In Figure 1 we see a simple two-measure piano phrase which I played in and then tweaked, as described below, to produce the score as shown. It's a simple two-handed part, each hand playing a single line. A key aspect of this example is where the middle Cs appear: in the first measure they appear in the bass staff, and in the second bar, the treble.
But the score didn't start out looking this way. Let's take a step back and see what it looked like when I first opened the Score Editor on this part (see Figure 2).
In Figure 2, the second measure looks perfect: one line per hand (compare with Figure 1 above). Now, the notes in measure 1 should resemble those in measure 2, but because of the "insistent" split point set in the Piano Staff Styles, all middle Cs are going to appear in the treble clef, no matter what.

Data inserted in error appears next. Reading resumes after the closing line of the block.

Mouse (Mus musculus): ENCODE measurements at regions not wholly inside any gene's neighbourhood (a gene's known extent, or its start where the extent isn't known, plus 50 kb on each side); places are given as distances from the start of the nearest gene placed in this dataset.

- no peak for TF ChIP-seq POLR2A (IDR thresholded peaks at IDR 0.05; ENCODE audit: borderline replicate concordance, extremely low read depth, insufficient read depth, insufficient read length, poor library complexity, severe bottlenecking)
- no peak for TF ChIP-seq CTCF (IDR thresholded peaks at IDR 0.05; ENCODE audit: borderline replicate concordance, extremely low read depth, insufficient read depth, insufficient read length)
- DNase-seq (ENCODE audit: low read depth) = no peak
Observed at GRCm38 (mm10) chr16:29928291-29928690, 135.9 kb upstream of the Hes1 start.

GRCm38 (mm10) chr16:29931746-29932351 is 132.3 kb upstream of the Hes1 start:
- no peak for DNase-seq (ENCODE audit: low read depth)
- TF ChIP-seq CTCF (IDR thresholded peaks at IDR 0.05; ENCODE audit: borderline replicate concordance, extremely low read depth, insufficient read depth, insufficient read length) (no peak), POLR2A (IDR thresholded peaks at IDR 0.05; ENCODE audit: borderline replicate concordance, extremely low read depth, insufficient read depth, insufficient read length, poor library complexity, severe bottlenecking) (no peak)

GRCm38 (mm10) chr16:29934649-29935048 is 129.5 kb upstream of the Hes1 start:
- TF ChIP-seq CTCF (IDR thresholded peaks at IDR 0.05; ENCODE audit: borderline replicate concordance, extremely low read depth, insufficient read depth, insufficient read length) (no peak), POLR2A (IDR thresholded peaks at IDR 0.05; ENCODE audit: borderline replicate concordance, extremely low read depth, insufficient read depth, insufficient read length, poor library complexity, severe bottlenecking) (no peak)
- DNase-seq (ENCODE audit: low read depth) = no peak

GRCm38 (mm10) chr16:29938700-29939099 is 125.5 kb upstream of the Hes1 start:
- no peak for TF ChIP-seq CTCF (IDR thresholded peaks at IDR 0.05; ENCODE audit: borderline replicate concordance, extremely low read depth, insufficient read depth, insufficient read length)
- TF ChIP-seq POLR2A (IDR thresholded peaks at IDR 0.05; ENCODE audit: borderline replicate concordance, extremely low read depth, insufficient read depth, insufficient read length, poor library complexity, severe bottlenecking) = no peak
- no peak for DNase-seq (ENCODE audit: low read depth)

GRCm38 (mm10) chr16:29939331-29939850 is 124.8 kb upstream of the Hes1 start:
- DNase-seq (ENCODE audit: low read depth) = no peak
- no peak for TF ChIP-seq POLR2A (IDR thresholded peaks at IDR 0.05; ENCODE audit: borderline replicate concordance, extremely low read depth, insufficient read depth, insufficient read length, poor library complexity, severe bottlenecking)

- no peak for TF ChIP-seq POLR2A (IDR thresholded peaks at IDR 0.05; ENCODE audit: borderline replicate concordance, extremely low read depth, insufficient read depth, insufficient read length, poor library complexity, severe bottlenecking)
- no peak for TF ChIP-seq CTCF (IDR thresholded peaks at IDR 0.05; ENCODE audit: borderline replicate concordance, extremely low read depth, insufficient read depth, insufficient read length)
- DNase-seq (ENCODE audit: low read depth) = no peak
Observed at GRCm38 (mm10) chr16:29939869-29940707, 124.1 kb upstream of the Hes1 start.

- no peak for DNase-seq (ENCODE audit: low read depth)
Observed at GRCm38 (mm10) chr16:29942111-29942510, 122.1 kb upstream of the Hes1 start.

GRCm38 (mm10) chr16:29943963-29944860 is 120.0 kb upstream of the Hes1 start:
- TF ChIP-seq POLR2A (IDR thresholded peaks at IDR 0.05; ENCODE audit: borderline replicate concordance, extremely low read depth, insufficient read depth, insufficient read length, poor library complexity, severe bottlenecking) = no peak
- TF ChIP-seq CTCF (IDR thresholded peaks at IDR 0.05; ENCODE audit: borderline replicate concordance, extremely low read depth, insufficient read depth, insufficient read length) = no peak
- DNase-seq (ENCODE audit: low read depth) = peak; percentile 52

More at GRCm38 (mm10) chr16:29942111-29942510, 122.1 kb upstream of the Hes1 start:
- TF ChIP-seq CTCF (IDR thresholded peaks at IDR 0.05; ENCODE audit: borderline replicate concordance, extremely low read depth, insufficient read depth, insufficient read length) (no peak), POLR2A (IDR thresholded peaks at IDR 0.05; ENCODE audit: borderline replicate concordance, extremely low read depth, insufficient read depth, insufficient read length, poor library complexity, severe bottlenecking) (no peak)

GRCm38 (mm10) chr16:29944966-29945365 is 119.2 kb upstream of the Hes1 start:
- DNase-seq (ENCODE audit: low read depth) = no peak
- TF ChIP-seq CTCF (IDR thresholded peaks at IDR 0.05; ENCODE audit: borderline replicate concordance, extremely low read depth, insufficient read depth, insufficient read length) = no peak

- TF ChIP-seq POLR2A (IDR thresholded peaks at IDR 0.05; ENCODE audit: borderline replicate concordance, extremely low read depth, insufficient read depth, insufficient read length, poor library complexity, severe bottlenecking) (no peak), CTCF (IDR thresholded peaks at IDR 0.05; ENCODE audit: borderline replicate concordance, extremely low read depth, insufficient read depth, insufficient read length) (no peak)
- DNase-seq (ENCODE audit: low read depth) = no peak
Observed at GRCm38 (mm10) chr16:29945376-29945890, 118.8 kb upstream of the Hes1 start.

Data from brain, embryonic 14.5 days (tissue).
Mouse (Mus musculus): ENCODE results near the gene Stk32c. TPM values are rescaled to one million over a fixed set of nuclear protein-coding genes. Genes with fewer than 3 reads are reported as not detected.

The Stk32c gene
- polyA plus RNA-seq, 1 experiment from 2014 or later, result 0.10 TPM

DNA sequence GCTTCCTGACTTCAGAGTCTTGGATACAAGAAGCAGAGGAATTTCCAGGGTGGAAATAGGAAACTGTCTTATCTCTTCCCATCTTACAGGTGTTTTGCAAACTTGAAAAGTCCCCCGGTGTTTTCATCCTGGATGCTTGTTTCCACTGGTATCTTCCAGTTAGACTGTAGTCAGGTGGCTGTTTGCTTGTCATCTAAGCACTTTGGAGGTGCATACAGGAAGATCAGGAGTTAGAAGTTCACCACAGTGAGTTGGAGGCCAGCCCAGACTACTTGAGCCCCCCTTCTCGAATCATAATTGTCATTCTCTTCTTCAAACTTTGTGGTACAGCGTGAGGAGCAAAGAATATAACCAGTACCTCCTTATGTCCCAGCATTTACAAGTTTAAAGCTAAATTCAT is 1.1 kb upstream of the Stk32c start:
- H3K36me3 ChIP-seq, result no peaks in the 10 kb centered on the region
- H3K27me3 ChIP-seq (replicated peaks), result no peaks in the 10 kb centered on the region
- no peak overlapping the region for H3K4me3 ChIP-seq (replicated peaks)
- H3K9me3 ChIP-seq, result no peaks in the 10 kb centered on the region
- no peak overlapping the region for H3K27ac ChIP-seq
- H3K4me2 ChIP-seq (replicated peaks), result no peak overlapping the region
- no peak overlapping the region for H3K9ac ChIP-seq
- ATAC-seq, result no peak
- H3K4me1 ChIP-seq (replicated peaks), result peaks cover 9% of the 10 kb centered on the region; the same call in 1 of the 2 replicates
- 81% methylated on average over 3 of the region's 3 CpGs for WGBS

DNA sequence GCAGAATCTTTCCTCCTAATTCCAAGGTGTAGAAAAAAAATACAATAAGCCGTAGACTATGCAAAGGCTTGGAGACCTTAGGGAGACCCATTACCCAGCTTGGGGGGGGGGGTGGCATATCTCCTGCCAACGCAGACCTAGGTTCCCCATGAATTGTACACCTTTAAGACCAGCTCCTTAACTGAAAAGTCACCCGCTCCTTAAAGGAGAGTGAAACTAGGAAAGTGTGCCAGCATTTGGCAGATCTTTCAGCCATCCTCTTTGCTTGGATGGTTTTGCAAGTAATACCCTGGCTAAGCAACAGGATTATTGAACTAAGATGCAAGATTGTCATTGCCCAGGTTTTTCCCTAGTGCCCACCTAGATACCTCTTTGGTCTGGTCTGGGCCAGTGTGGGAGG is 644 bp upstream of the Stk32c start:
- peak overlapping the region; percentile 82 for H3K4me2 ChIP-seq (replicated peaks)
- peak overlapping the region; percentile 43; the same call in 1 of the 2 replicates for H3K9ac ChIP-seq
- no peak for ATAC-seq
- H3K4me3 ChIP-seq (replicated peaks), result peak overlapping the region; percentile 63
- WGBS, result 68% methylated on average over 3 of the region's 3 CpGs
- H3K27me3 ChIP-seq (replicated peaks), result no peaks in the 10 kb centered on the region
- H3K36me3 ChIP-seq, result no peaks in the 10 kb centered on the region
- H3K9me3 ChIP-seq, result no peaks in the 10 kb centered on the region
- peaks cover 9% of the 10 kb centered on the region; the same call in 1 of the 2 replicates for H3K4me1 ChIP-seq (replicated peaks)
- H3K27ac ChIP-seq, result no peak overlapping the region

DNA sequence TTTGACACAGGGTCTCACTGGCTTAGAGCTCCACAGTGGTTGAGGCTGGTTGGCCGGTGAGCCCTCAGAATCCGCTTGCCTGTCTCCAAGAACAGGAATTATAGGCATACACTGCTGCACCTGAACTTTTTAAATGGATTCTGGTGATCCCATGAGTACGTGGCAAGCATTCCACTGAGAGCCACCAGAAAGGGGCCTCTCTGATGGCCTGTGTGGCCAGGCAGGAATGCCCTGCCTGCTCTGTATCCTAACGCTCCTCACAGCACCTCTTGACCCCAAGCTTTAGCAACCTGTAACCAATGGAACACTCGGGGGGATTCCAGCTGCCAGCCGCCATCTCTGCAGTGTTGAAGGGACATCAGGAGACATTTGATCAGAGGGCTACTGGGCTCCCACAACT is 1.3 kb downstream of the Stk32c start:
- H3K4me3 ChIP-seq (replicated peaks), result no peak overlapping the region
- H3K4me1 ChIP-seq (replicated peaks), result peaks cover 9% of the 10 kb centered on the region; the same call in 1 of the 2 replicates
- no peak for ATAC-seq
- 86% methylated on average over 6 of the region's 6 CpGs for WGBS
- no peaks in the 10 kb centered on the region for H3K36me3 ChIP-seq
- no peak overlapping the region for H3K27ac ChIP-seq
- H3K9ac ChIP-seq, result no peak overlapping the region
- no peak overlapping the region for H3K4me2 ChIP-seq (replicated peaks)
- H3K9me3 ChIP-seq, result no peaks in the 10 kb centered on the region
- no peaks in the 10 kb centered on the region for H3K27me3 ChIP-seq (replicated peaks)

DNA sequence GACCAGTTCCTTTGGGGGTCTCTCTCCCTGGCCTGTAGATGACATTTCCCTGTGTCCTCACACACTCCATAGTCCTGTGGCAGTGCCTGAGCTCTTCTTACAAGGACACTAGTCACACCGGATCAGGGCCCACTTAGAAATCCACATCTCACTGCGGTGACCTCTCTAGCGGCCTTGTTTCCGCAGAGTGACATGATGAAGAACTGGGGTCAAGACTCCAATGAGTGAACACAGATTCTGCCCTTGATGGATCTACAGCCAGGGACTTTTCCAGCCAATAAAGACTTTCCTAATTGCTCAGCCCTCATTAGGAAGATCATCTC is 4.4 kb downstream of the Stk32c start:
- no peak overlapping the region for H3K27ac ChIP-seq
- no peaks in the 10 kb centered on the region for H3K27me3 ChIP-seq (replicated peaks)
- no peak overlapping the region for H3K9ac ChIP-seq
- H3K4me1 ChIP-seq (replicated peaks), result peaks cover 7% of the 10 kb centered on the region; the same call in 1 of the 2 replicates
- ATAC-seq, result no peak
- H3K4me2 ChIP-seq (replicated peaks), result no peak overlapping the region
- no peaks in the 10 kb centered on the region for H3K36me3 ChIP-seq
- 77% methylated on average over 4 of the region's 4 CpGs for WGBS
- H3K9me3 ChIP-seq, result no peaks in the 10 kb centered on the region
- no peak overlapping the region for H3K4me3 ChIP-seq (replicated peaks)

In Figure 3 below I've changed the split point to C#3. I did this in an effort to make the display look correct by trying to find a split point that would work for the entire piece. Alas, while this change causes measure 1 to look correct, it's made a mess of measure 2:
In fact, there is no happy medium here; no setting for the split point will give us the proper notation of this piece as we saw in Figure 1.
The solution to this perplexing problem is to take a different approach entirely. We'll dispense with trying to use the split point and instead utilize the Channel Assign feature of the Staff Styles. Here's how it works:
When a staff is assigned to a MIDI channel, notes on that channel will appear on that staff. With this method we can determine which notes appear on which staves just by setting them to different MIDI channels.
So here's the plan: First, decide on which MIDI channels to assign to right- and left-hand notes. In this example, the notes as recorded are all on channel 1, so I'll leave all right-hand notes on that channel and use channel 2 for the bass notes. Then, in the Staff Styles editor, assign those MIDI channels to the appropriate staves in the Assign:Chan section of the editor.
Now that we know the procedure, let's talk about how—and when—to perform each operation.